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Location: Auckland, New Zealand

Tuesday, July 24, 2007

Scholarship change bad idea

New Zealand First MP Pita Paraone says the Government has got it wrong in changes to the Ngarimu Scholarship.

The amount on offer has doubled, and there is greater focus on post-graduate study and the development of Maori leadership.

But eligibility for the 60 year old scholarship is now restricted to descendants of the 28 Maori Battalion.

Mr Paraone, whose father is one of the few surviving veterans, says when the scholarship was set up to honour Victoria Cross winner Te Moananui a Kiwa Ngarimu, people from all round the country subscribed.

He says it was intended to be available to all Maori who showed scholastic promise.

“To suggest that it should only be for those descendants of the 28 Maori Battalion is suggesting that only leadership will come from that quarter, and I don’t believe that that’s the course that Maoridom should be taking, and shouldn’t be the only source of leadership for Maoridom,” Mr Paraone says.

The Ngarimu VC Scholarship board did not consult Maori Battalion veterans about the change.


Maori attitudes towards immigrants are hardening.

Massey University sociologist Paul Spoonley says that contrasts with non-Maori, who tend to be ambivalent on the issue.

He says many Maori take the view new migrants take the jobs of people born in New Zealand.

“Also it is possibly to do with undermining some of the developments that have taken place since the 1980s such as biculturalism and treaty settlements, so we’re seeing a much more diverse multiculturalism in terms of who’s here in New Zealand, and that might take away from Maori as tangata whenua,” Professor Spoonley says.


Maori cancer sufferers say they can't find adequate support networks.

Bubsie MacFarlane from Aroha Mai in Rotorua, one of the few Maori cancer support groups, says there is a high rate of cancer among Maori but few resources to help them deal with the disease.

She started Aroha Mai because she believes Maori need specialised care.

“Because it's not just about the sickness for Maori, it’s abut the wairua, the mauri and all those things that have to come in to the well-being of the body and karakia, all those sorts of things come into it,” Ms MacFarlane says.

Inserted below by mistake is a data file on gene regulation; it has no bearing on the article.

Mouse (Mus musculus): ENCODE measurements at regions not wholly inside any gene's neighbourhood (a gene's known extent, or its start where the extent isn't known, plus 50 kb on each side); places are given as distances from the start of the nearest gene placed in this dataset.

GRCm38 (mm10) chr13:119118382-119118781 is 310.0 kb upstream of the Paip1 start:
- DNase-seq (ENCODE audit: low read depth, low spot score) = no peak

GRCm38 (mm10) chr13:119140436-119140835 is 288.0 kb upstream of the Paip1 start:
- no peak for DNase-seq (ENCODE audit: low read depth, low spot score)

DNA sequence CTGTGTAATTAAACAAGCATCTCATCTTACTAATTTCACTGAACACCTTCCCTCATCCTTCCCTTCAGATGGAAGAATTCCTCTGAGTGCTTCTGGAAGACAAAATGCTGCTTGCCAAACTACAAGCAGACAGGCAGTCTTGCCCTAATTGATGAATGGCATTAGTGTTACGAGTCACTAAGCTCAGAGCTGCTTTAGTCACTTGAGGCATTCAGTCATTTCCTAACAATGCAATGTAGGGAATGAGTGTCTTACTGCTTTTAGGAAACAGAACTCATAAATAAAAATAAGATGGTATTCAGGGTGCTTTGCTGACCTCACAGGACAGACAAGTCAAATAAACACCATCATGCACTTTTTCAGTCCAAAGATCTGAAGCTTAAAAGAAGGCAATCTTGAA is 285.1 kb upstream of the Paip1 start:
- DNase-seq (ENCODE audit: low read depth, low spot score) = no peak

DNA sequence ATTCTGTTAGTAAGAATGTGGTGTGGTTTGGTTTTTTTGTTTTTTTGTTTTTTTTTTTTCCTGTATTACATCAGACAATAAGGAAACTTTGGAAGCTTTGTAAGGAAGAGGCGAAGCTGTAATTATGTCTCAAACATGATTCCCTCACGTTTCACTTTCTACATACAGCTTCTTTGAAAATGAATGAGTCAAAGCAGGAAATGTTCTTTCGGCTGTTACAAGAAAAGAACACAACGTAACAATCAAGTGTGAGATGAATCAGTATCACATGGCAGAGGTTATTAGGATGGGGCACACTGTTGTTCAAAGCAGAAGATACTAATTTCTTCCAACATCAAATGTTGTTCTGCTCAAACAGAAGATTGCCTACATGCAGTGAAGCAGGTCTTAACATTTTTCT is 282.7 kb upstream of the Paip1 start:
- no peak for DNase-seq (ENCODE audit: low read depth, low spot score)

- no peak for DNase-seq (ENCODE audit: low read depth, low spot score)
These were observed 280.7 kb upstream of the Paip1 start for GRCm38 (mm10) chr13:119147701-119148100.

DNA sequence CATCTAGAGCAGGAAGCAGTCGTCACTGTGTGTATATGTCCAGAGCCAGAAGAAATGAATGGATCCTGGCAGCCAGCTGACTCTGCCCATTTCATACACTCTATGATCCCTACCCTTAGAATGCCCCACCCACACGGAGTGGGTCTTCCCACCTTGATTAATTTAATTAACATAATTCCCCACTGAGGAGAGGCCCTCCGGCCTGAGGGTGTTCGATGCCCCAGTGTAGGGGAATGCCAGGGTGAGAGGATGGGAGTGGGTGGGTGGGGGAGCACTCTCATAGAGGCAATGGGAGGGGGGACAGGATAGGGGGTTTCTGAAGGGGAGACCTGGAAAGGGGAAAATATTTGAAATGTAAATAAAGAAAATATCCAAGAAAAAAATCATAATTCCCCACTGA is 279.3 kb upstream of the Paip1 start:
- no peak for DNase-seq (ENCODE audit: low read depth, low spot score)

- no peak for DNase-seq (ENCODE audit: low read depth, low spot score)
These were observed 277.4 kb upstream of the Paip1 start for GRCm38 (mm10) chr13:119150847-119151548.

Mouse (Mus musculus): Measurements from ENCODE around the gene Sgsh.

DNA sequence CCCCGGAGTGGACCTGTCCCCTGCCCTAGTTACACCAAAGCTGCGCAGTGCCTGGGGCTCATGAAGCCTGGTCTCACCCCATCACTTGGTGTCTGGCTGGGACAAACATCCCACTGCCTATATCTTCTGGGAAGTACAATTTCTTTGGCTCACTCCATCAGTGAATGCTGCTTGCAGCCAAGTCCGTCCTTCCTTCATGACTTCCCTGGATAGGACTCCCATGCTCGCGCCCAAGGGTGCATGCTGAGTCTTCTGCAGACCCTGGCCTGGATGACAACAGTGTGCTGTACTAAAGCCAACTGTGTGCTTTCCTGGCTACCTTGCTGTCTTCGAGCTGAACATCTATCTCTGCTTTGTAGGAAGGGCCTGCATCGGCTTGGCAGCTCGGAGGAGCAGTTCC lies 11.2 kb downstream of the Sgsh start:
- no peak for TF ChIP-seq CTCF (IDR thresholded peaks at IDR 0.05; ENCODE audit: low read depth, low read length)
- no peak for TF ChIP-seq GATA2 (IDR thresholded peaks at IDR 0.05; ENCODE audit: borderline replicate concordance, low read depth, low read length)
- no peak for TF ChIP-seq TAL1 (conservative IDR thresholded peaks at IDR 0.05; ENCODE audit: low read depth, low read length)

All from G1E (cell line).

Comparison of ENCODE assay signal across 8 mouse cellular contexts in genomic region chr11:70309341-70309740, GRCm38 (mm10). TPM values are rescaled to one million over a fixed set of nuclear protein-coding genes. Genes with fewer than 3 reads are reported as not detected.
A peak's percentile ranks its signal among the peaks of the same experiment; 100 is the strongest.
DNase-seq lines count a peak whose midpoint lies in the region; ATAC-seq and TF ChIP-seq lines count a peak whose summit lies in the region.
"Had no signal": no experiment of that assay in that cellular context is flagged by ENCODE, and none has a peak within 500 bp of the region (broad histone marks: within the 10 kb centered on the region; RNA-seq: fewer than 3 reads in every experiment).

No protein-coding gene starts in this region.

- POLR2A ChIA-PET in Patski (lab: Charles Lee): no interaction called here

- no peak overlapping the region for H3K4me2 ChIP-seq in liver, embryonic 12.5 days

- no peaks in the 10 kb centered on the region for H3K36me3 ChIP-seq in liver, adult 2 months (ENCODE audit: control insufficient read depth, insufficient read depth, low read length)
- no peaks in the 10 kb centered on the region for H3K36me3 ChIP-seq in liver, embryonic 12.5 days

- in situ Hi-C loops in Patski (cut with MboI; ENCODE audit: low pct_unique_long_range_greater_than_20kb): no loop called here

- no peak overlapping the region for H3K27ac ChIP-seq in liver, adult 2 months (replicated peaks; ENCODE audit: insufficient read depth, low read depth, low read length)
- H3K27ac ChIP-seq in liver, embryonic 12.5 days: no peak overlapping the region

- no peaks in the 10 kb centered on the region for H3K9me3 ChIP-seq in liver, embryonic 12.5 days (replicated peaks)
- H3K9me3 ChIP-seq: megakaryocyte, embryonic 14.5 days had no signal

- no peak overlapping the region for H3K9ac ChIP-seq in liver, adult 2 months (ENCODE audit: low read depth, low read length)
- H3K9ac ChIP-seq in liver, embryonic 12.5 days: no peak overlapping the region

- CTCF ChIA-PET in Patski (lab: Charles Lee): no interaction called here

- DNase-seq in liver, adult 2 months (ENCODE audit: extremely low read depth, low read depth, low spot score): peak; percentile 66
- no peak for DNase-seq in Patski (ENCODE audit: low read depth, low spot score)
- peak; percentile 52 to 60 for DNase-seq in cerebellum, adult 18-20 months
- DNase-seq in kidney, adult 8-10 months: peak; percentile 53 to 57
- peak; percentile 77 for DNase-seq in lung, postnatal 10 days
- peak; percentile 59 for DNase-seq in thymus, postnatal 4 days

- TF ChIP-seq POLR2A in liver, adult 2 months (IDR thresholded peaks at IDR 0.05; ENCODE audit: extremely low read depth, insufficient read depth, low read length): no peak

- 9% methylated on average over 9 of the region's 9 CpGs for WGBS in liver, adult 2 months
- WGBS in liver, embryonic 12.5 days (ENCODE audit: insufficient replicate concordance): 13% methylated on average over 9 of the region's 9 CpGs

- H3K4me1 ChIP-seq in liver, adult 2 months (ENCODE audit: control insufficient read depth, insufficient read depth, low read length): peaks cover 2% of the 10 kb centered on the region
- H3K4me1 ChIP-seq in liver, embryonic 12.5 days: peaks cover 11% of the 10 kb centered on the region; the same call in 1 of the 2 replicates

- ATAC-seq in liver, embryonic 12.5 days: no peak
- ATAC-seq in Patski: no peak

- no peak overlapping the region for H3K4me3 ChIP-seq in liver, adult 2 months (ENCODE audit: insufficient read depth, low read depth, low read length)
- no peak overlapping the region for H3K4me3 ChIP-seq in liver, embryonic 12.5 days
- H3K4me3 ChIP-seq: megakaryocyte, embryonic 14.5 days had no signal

The creator of a programme for improving Maori achievement in schools says there is no one answer to the problem.
Latest figures from the Ministry of Education show a slight improvement in the numbers of Maori students getting NCEA level 1.

Russell Bishop, the associate dean of Maori education at Waikato University, has developed Kotahitanga, which combines professional development for teachers with a different approach in the classroom.

He says feedback from some of the 30 high schools on the programme indicates there multiple factors contribute to the improved results.

“It's a combination of te Kotahitanga, of the school wide literacy programmes, of the secondary numeracy projects and their own in school professional develpment programmes that have sort of created a synergy within a school, a synergy that has created a climate in which Maori students are achieving – first of all they are staying at school,” Dr Bishop says.


National MP Tau Henare won't be taking part in any mass haka on the steps of Parliament.

The idea has been put up by the Maori Party's Hone Harawira as a way to show support for Maori language week.

But Mr Henare, whose own children attended kura kaupapa, says the country should have moved on from that sort of stunt.

“Every week is Maori language week and I don’t think grandstanding on the steps of Parliament is going to do anything for Maori language week. It just makes Hone think he can corral people into doing things,” he says

Mr Henare says if he wants to see a haka, he'd prefer to see one done by people who know what they're doing, rather than by politicians.


A Chinese-New Zealand academic says increasing Maori hostility towards new migrants is a teething problems of a multicultural society.

A new report by Massey University researchers says Maori take a tougher view of immigration than non-Maori, which many saying migrants take away jobs.

Manying Ip, the associate professor of Chinese at Auckland University, says that tallies with her own research.

She says increased immigration from non-traditional countries has challenged the Maori drive to make New Zealand bicultural.

“Maori would maintain that we are still bicultural or that we are trying to achieve biculturalism and then suddenly these new immigrants come along and it becomes multicultural and they haven’t sorted out the bicultural aspects yet so there’s another reason Maori dislike the Asians and the Chinese and so on,” Dr Ip says.

She says there is far too little interaction between Maori and Asian people.


Christchurch kaumaatua Tosh Ruwhiu says the Maori Party is suffering from a low profile in the South Island.

Ko taa kaumaatua Tosh Ruwhiu e mea ana, horekau he kanohi o te Roopu Toorangapuu Maori e kitea ana i Te Waipounamu.

He asks who the Maori Party face in the South Island might be.


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